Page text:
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Re: When font-size and font size collide

From: Benjamin Schak <benjamin@schak.com>
Date: Tue, 17 Aug 1999 16:20:46 -0400 (EDT)
Message-ID: <004b01bee8ee$20329940$3a9883ce@SCHAK.TIES.K12.MN.US>
To: <www-style@w3c.org>
According to CSS2, 6.4.4 (http://www.w3.org/TR/REC-CSS2/cascade.html#q12),
"non-CSS presentation hints [e.g., formatting specified by <font> elements]
must be translated [by the user agent] to the corresponding CSS rules with
specificity equal to zero. The rules are assumed to be at the start of the
author style sheet and may be overridden by subsequent style sheet rules
[since later rules have precedence over earlier rules, everything else being
equal]...." CSS1 gave non-CSS hints specificity 1, since CSS1 had no
universal selector (also specificity 0).  The total effect is the same in
either version off CSS, though.

(What is specificity? Each CSS rule has a certain specificity that
determines its precedence in the user agent's decision of how to format an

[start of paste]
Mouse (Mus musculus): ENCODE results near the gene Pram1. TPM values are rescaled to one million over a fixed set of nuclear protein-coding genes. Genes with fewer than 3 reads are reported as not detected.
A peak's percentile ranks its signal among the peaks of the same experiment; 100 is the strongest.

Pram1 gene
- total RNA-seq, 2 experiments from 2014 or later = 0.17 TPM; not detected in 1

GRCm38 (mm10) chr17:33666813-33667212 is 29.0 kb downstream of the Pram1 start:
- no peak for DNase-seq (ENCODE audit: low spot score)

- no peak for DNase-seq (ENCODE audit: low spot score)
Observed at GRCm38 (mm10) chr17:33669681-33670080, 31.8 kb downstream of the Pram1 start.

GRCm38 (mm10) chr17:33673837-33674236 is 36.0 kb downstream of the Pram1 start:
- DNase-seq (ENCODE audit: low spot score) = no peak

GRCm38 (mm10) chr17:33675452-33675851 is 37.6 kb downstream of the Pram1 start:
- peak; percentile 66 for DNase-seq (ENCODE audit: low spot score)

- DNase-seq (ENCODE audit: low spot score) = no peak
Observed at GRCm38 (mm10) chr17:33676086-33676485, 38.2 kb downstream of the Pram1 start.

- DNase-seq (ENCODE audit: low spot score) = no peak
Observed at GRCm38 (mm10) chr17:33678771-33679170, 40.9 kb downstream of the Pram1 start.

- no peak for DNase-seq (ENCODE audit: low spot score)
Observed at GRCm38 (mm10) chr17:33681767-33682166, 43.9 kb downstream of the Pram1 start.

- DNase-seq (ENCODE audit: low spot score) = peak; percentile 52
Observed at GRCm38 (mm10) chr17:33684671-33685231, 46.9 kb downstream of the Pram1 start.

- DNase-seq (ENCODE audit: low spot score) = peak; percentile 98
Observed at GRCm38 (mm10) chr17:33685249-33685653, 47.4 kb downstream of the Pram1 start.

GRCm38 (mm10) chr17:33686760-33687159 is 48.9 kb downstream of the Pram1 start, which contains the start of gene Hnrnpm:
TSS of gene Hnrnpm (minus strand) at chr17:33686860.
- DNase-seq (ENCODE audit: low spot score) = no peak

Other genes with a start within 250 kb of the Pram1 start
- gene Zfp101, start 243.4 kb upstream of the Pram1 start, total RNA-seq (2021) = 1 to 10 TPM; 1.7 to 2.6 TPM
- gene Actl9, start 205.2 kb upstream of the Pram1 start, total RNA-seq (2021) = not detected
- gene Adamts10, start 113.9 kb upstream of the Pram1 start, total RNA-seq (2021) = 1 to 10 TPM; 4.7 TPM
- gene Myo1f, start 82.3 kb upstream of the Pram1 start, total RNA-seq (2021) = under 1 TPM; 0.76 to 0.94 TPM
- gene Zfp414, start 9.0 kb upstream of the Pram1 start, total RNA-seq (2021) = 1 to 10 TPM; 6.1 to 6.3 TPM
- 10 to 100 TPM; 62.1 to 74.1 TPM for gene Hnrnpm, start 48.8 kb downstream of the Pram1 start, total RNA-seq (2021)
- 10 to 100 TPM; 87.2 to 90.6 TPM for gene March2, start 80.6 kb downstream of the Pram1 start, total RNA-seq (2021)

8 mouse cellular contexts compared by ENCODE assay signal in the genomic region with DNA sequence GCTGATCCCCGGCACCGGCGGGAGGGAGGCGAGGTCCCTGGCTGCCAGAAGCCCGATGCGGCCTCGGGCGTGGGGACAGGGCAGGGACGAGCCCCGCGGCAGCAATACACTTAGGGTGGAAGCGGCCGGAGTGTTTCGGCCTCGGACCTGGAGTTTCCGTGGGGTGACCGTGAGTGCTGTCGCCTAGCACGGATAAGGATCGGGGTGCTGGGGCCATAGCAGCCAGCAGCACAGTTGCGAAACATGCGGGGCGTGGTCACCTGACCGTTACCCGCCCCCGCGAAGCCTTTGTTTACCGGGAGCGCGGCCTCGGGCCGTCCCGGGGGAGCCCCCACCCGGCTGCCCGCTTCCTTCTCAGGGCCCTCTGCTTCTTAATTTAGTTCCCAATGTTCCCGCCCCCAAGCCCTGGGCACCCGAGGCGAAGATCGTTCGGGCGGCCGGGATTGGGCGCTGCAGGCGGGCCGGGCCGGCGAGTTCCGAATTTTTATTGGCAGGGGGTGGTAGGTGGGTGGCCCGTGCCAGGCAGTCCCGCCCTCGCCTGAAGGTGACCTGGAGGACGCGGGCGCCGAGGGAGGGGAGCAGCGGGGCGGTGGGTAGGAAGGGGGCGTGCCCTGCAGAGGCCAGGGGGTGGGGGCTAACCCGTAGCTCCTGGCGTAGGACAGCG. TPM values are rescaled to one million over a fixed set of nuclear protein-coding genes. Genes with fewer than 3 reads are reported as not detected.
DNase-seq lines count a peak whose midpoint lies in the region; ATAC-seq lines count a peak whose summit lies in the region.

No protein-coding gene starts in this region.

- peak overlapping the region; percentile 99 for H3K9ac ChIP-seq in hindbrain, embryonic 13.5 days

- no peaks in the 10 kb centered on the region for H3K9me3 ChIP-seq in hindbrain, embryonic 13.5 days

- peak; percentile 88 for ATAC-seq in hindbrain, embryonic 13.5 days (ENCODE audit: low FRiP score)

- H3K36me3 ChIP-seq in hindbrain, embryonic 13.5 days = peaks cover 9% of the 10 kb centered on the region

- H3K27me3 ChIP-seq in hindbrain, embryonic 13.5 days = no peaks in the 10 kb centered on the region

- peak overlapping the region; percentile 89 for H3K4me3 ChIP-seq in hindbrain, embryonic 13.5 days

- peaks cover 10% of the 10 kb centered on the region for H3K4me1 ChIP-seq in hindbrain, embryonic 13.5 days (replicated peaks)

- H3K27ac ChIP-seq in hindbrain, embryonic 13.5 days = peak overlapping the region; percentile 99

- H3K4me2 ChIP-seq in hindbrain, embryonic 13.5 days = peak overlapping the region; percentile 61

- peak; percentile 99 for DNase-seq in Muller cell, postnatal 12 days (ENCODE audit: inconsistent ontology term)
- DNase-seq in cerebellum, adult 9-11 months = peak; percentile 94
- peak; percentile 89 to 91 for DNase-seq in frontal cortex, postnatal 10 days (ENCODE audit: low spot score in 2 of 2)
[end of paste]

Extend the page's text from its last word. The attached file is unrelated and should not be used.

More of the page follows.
element.  A higher specificity indicates higher precedence.)

Rather than mixing <font>-like formatting with CSS, I would advise thinking
about why you want a paragraph bigger.  Do you want all text to be bigger?
In that case, use a rule like "P { font-size: bigger }" or "* { font-size:
bigger }".  Is a certain paragraph a special announcement (for example)?  In
that case use a rule like ".announcement { font-size: bigger }" while using
the HTML code <p class="announcement">.

I believe CSS is less productive when an author tries formatting individual
elements, but more productive when an author tries formatting whole groups
of elements at once, based on the purpose of those elements.  For this
reason, I almost never use inline "style" attributes, and rarely even use
"id" attributes to mark individual elements for <style> CSS.

Benjamin Schak
benjamin@schak.com
http://www.schak.com/
Received on Wednesday, 18 August 1999 10:17:33 GMT

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